1. Thanks, Colin. I appreciate it. I’m thinking the podcasts don’t actually lend well to conversation in the comments, anyway. Unless people listen on the website, they’re probably listening to it later and aren’t going to come back to comment unless they’re moved. So it’s all good. Thank you for letting me know you’re listening, though. Appreciate the support.

      1. You’re doing a fine job. Will it ever be on iTunes? Just wondering as I use the iPad’s podcast app to stay up to date with the various shows I listen to.

  3. I went cold turkey on regular Pepsi several months ago. I just substituted the Pepsi for water. It took about a week before the craving went away. In two weeks I was feeling noticeably better. I never realized how bloated the Pepsi made me feel. I don’t mean losing weight either. I mean being bloated across the mid-section. These days I don’t even think about Pepsi anymore.

    Congrat on Z2136’s release!

  4. Yay, new podcast! 🙂
    Anyway, as I’m sure people will have remarked before, there are a lot worse things to be addicted to than diet soda. I’m wondering if maybe kicking this particular habit would be an idea after making a good go of eating more healthily and losing weight? At least it’s not going to add calories. One step at a time, etc…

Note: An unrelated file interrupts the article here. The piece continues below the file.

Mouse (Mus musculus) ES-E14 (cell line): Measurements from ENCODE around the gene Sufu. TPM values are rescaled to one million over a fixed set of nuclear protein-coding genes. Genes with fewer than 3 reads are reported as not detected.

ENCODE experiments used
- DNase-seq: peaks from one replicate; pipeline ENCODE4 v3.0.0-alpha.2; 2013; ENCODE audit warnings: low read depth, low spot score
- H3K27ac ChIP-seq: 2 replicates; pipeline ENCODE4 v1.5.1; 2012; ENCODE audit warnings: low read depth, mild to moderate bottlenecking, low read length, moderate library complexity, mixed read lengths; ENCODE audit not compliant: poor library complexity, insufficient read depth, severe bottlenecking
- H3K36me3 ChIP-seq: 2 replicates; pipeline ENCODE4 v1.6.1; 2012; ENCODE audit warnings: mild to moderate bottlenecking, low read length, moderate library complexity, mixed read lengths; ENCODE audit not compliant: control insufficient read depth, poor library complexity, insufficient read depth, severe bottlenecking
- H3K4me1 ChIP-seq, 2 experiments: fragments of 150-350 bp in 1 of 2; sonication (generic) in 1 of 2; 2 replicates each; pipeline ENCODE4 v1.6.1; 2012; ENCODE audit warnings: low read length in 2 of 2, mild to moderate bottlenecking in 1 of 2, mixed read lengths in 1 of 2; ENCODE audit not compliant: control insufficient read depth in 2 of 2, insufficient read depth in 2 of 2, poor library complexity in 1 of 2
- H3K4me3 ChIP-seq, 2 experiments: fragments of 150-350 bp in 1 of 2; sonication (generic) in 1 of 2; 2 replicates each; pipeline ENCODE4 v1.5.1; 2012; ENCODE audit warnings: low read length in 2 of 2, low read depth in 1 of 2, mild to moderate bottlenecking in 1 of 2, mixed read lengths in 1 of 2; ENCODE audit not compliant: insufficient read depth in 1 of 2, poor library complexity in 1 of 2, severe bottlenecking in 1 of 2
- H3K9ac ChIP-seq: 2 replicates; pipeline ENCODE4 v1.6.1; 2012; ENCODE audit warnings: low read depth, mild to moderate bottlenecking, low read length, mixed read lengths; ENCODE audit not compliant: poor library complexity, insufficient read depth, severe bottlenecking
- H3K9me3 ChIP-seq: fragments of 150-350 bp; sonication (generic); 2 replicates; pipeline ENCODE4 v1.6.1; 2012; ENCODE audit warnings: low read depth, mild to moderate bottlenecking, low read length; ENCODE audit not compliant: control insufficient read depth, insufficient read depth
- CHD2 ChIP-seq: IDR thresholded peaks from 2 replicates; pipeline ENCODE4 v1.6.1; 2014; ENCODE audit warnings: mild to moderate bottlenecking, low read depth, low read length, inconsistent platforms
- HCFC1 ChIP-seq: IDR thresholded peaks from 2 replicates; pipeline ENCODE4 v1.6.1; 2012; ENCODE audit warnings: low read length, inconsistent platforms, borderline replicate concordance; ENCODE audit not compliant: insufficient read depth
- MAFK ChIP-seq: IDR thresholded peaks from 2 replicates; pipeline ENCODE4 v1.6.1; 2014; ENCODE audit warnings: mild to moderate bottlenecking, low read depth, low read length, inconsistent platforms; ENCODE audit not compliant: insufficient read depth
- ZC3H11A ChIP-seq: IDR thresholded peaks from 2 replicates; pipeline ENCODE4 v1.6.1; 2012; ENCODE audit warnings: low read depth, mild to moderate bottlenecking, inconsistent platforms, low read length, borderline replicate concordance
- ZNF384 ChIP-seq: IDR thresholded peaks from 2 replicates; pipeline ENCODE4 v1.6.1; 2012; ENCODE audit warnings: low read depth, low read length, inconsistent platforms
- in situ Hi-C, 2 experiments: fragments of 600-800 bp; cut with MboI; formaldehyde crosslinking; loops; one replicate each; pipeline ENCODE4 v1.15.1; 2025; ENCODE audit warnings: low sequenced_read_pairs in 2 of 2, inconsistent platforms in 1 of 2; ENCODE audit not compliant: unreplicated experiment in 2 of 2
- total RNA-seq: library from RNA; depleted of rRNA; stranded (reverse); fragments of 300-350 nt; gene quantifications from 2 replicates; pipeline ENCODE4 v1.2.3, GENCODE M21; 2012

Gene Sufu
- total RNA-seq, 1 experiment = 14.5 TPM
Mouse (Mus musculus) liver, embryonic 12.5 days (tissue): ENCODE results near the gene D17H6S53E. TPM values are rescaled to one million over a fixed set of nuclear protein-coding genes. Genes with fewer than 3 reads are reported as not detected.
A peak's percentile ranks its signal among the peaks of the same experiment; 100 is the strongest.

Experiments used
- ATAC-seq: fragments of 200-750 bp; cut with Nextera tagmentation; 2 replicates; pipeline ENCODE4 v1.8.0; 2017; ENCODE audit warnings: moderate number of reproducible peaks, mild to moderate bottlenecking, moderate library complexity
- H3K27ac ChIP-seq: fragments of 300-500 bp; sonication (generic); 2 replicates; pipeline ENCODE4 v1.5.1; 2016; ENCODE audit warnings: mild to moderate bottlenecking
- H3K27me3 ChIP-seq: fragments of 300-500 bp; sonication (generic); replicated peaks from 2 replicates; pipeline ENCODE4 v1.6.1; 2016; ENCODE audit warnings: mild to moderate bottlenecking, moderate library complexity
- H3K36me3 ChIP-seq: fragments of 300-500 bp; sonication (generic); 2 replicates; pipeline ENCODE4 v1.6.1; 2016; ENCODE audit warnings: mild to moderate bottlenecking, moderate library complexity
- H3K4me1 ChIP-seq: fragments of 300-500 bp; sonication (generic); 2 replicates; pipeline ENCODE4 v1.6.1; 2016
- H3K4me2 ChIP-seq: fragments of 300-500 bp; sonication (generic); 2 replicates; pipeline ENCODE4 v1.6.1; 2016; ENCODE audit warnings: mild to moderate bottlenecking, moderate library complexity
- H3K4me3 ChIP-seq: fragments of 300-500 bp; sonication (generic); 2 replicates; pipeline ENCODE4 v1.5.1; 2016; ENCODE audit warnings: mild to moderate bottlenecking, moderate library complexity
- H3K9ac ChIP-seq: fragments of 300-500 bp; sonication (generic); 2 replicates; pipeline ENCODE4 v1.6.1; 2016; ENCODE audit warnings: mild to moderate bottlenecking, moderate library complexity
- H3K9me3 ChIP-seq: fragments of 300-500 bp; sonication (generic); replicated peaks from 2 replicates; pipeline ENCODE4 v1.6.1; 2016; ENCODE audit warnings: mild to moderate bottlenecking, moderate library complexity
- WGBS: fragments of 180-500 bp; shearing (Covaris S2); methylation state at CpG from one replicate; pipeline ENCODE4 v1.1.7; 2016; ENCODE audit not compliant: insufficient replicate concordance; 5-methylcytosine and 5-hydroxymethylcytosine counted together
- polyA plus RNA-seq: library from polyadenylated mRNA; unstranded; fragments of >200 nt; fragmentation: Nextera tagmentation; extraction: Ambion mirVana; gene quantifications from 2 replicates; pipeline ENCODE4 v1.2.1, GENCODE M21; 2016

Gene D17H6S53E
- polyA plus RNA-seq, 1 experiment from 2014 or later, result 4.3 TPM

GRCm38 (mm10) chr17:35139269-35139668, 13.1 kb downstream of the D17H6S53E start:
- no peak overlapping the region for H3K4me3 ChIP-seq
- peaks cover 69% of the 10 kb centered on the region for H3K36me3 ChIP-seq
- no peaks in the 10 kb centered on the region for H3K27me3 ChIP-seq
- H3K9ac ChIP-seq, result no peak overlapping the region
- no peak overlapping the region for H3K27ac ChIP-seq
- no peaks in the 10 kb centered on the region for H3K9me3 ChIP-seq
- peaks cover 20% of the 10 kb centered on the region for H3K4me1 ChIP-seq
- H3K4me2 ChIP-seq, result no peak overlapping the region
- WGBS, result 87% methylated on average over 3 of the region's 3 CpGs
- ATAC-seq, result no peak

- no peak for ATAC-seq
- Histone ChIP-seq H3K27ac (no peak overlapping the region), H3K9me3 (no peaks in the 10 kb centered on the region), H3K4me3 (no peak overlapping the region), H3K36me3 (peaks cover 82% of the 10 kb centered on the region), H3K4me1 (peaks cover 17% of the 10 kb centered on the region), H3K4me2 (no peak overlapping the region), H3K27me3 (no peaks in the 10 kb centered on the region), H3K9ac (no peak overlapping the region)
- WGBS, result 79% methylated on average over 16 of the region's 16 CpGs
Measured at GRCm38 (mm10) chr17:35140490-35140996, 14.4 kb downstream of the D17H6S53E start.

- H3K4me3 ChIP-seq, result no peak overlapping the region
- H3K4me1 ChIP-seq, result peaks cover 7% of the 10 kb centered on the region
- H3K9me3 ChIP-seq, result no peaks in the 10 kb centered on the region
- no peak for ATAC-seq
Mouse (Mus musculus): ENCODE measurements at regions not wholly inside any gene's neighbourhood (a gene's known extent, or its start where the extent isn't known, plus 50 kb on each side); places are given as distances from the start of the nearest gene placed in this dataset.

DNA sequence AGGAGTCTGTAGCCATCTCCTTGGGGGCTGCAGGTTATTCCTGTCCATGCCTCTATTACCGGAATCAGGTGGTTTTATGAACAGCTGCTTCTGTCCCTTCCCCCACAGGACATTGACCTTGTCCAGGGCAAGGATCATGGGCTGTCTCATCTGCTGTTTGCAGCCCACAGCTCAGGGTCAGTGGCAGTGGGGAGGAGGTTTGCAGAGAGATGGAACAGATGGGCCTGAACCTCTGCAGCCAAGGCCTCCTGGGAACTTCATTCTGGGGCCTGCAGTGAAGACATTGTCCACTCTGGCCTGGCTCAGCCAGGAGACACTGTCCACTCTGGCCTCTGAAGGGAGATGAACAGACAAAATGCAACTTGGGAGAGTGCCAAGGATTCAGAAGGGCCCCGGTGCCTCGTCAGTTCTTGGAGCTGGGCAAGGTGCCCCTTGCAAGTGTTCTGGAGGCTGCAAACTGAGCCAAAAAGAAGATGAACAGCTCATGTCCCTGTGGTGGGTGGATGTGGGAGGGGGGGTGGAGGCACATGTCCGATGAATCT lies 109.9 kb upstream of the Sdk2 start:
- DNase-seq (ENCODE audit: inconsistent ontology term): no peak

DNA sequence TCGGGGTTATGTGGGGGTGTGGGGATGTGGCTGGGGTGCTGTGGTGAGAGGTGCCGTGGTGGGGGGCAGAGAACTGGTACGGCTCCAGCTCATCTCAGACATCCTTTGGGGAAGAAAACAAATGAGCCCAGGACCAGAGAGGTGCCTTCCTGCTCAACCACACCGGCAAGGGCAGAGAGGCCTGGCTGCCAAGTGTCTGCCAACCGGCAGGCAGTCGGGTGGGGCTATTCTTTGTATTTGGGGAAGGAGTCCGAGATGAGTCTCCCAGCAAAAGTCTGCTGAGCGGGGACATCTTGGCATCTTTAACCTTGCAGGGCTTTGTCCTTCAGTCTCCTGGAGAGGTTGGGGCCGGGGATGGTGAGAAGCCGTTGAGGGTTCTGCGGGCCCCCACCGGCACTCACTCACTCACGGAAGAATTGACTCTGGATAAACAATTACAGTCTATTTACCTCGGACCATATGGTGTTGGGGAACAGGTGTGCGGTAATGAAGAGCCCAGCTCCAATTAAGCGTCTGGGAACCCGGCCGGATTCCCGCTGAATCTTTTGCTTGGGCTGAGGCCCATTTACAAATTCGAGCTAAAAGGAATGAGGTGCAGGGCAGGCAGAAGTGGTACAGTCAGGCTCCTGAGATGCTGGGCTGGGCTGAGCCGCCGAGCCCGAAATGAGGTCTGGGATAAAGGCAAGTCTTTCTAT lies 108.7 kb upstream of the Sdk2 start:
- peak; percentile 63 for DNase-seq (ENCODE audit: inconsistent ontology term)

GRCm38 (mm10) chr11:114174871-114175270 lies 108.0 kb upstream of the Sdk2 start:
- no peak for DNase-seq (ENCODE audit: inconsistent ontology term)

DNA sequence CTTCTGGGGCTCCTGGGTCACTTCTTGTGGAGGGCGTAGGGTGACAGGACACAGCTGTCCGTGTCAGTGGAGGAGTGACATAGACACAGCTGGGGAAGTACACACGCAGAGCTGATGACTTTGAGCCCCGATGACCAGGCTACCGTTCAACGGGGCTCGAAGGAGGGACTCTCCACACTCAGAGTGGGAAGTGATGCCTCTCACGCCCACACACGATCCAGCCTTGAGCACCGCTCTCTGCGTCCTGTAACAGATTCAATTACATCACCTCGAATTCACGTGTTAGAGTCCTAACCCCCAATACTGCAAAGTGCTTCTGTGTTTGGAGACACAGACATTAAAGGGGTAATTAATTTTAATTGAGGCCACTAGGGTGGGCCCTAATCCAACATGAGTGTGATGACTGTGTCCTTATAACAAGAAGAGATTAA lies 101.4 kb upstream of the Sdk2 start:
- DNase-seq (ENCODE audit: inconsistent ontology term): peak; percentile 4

(Says the girl with the big chocolate covered praline & marzipan Easter egg in her handbag, Why? because I woke up sad, that’s why.)

  5. Aw yeah, still walkin’, keep it up dude!

    Maybe as a baby-step to begin, try not drinking diet soda for a few hours after you wake up (or a few hours before bed). Maybe focus on tasks during that time that don’t require a lot of concentration so the withdrawals don’t affect your work.

    Also, are you aware of how many teas are out there? I could rattle of a list of teas so long and diverse it would make Bubba Gump blush. But I guess water is pretty kick ass, too.